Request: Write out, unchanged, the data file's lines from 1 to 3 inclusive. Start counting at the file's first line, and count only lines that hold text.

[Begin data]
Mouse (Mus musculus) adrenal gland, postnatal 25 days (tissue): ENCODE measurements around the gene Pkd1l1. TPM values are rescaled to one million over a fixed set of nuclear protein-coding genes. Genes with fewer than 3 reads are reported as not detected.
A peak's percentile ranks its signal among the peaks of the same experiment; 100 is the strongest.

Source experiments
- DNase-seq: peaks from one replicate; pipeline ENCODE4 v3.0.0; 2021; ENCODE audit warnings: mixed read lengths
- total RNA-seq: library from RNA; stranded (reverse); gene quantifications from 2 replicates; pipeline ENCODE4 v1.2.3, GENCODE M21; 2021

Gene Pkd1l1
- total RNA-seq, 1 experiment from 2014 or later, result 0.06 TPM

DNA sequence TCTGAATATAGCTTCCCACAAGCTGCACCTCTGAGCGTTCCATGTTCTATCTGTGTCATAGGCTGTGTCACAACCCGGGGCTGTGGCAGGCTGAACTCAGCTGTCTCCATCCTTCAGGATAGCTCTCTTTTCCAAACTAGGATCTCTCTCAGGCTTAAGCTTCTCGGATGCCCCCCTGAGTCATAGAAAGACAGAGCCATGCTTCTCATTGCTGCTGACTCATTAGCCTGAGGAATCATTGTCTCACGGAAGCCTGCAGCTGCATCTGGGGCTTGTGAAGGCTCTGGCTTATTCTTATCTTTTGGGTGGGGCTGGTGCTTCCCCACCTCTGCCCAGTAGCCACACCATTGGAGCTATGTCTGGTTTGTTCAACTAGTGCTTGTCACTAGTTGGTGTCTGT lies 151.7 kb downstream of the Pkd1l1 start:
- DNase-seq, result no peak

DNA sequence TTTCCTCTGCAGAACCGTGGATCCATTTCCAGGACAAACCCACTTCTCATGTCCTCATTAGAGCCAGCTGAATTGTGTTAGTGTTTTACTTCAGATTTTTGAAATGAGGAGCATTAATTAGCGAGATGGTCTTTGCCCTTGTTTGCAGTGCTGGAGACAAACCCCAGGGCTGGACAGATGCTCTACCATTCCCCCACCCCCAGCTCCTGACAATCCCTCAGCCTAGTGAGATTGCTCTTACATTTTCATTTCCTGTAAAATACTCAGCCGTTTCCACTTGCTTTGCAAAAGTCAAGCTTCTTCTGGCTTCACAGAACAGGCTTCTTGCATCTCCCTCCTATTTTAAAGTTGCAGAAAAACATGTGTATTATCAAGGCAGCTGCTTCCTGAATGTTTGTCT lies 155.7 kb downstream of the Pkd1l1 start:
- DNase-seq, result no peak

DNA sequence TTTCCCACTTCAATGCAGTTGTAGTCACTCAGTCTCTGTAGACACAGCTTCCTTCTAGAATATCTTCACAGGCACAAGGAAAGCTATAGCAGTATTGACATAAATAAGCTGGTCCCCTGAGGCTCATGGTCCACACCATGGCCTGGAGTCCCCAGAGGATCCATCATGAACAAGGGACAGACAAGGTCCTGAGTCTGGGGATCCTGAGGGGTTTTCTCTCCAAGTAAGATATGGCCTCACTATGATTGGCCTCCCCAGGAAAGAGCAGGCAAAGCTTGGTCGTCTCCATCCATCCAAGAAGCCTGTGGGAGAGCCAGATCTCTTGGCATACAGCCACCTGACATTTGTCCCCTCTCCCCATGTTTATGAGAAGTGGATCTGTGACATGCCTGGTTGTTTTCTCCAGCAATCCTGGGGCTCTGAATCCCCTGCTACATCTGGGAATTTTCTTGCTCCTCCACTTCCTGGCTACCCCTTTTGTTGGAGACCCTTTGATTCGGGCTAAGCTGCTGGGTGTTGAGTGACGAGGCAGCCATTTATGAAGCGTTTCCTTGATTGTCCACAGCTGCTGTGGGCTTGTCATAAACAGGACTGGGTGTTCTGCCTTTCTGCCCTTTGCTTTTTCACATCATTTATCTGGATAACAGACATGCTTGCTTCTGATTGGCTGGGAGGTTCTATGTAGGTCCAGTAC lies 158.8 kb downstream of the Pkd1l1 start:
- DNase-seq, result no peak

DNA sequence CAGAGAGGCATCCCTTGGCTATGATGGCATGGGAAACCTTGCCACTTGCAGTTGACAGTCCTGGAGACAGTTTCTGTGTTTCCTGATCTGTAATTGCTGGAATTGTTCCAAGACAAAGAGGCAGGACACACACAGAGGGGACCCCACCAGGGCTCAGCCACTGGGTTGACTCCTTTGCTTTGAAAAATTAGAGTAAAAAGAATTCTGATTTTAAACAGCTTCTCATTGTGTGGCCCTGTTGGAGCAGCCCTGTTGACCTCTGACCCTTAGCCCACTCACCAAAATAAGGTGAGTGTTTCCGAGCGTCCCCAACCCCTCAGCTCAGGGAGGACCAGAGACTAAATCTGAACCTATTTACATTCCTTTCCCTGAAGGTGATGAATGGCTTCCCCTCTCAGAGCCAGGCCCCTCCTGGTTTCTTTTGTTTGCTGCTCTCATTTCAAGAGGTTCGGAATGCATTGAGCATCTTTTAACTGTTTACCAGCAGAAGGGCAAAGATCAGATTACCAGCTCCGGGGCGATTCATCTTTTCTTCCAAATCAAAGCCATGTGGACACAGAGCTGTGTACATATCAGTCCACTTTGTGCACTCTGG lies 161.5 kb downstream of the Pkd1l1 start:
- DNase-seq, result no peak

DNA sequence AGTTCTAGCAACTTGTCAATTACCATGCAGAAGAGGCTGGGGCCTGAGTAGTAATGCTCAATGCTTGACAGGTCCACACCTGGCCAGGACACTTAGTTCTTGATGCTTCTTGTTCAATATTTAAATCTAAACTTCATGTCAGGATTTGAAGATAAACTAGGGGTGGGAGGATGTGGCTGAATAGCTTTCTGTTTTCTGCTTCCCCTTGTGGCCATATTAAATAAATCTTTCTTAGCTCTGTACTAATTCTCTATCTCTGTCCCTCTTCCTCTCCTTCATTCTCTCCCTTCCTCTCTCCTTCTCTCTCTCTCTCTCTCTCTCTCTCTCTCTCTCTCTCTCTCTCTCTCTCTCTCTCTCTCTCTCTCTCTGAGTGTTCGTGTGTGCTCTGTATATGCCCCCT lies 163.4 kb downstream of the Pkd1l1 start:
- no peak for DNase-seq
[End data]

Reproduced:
Mouse (Mus musculus) adrenal gland, postnatal 25 days (tissue): ENCODE measurements around the gene Pkd1l1. TPM values are rescaled to one million over a fixed set of nuclear protein-coding genes. Genes with fewer than 3 reads are reported as not detected.
A peak's percentile ranks its signal among the peaks of the same experiment; 100 is the strongest.

Source experiments